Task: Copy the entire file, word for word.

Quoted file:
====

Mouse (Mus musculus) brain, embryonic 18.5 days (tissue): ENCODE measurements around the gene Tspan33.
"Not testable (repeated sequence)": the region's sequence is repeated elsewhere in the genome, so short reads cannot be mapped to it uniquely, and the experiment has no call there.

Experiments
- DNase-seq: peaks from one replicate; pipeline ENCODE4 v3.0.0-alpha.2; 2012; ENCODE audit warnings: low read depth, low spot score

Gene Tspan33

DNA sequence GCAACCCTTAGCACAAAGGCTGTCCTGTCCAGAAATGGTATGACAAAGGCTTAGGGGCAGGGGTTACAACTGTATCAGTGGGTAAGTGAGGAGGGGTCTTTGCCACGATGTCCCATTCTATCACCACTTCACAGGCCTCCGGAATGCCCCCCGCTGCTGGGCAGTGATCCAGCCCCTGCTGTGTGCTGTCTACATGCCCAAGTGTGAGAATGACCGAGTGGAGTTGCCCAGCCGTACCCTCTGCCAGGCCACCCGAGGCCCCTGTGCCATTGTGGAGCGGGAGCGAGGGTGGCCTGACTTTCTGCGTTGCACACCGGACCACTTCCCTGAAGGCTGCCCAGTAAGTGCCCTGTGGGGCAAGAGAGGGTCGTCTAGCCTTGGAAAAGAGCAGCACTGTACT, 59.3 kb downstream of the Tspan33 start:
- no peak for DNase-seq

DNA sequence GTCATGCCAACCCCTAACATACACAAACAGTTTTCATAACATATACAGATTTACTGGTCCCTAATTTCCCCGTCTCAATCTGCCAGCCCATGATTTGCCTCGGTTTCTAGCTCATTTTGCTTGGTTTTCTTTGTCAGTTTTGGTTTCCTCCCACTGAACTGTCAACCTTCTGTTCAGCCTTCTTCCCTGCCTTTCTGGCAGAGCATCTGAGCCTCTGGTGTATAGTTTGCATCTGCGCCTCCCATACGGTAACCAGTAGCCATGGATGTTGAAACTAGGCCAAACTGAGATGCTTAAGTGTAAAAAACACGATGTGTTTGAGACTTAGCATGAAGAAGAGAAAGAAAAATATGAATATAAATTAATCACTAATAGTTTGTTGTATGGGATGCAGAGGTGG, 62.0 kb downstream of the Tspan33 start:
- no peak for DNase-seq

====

Mouse (Mus musculus) brain, embryonic 18.5 days (tissue): ENCODE measurements around the gene Tspan33.
"Not testable (repeated sequence)": the region's sequence is repeated elsewhere in the genome, so short reads cannot be mapped to it uniquely, and the experiment has no call there.

Experiments
- DNase-seq: peaks from one replicate; pipeline ENCODE4 v3.0.0-alpha.2; 2012; ENCODE audit warnings: low read depth, low spot score

Gene Tspan33

DNA sequence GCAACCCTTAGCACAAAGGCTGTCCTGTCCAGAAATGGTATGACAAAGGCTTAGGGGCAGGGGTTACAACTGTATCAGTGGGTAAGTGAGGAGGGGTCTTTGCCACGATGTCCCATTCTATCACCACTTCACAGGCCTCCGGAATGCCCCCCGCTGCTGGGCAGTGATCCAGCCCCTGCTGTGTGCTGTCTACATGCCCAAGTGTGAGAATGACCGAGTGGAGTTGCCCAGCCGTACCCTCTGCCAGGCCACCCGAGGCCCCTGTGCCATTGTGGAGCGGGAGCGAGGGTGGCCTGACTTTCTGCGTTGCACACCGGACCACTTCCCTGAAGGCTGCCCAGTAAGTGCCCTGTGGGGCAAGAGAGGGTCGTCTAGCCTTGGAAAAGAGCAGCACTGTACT, 59.3 kb downstream of the Tspan33 start:
- no peak for DNase-seq

DNA sequence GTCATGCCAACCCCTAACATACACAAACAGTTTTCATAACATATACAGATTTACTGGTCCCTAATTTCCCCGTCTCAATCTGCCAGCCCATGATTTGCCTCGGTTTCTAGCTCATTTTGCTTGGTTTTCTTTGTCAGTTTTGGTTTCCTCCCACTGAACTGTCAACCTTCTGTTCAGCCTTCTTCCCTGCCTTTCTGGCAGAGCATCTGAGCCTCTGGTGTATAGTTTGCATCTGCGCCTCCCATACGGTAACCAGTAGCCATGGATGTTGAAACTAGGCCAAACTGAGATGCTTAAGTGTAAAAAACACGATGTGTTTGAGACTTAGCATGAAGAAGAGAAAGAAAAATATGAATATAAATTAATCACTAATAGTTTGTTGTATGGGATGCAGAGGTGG, 62.0 kb downstream of the Tspan33 start:
- no peak for DNase-seq